The European Commission concluded the assessment of Italy's National Recovery and Resilience Plan with a positive outcome on Tuesday. In recent weeks, the Italian Government and the Commission had worked intensively to examine the content of the Plan presented by Italy, assess its consistency with the criteria set out in EU Regulation 2021/241 and translate it into legally binding acts. The Commission adopted the Proposal for a Council Decision, the attached Operational Documents – such as the financial agreement and the list of funded interventions, accompanied by targets and milestones –and an analysis of the characteristics and expected effects of the Plan.
The technical services of the Commission recommended to the Council the approval of the entire amount requested by Italy, equal to 191.5 billion euros, of which around 68.9 billion in grants and around 122.6 billion in loans. The “Italia Domani” Plan is organized into 16 components and structured into 6 areas of intervention ("Missions"). It was deemed to be fully compliant with the regulatory requirements and fully centred on the three horizontal priorities (digitalization and innovation, ecological transition and social inclusion).
The measures were considered consistent with the challenges and priorities identified in the Country Specific Recommendations by the European Commission. The measures were also deemed able to improve productivity, competitiveness, sustainability and resilience of the Italian economy, creating new jobs, supporting economic growth and reducing territorial, social, generational and gender gaps. The Commission highlighted that the Plan is able to develop the country's potential, through reforms and investments focused on growth, both in the medium and long term, and improve labor market conditions, especially for young people and women.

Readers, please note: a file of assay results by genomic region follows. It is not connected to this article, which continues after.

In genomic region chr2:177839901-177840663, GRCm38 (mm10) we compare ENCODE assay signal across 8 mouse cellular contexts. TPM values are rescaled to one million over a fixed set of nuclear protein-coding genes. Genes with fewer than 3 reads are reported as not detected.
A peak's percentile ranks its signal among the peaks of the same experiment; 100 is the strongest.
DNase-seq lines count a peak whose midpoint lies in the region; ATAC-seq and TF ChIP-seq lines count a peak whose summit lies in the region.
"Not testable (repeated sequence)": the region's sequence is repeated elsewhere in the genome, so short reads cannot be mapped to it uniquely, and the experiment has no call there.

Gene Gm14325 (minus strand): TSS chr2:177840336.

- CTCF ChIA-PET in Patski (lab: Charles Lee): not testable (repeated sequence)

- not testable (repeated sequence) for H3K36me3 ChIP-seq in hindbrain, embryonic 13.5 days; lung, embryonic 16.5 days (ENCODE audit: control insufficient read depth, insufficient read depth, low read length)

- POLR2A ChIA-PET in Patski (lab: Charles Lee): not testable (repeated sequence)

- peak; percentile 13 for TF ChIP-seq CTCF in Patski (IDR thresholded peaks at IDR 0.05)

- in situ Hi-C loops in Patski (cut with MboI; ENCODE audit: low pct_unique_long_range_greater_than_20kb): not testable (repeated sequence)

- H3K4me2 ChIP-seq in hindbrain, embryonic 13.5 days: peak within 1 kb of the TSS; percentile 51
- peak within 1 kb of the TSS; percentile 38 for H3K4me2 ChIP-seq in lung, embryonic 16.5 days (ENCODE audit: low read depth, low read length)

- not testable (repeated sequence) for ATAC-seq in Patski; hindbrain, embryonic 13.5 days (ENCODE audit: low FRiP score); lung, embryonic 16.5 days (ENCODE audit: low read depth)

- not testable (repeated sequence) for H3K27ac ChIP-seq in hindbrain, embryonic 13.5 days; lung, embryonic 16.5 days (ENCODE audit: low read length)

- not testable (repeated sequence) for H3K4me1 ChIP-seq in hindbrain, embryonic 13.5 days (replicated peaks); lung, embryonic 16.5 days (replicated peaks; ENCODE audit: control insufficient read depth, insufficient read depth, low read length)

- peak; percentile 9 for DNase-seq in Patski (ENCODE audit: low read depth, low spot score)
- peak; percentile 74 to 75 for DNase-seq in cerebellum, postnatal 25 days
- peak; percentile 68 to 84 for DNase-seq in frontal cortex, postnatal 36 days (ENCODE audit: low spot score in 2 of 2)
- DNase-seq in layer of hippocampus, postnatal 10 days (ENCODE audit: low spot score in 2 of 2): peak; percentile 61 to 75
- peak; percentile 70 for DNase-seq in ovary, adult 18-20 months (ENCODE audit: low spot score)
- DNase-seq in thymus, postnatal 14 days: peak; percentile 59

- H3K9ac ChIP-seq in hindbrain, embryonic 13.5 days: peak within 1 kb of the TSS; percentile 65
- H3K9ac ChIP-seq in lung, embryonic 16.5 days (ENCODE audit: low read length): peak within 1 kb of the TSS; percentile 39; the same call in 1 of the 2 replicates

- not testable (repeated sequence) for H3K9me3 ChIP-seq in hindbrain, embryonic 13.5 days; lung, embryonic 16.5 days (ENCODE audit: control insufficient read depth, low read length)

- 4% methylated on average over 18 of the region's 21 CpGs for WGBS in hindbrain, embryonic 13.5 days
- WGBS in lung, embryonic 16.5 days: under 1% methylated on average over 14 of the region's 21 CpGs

In addition, the large number of reforms included in the Plan, in each key policy area, addresses all of the main factors impeding growth: reforms in education and research have the potential to support the development of human capital; reforms in sectors such as transport will lead to an increase in efficiency. Finally, reforms in the functioning of the public administration and the judicial system will produce structural changes capable of improving the effectiveness of administrative action and, ultimately, creating a favourable environment for the economy.
The measures included in the plan were positively evaluated with respect to environmental sustainability. All investments and reforms respect the "do not significant harm principle" and around 37% of the plan's resources are earmarked for interventions capable of ensuring ecological transition. In addition, a substantial proportion of the measures will contribute to Italy's digital transformation (around a quarter of the plan's resources).
On the whole, the plan is approved with a more than positive judgment, also in relation to the capacity of the designed governance system to ensure the effective implementation and ongoing monitoring of the interventions provided for by the Plan.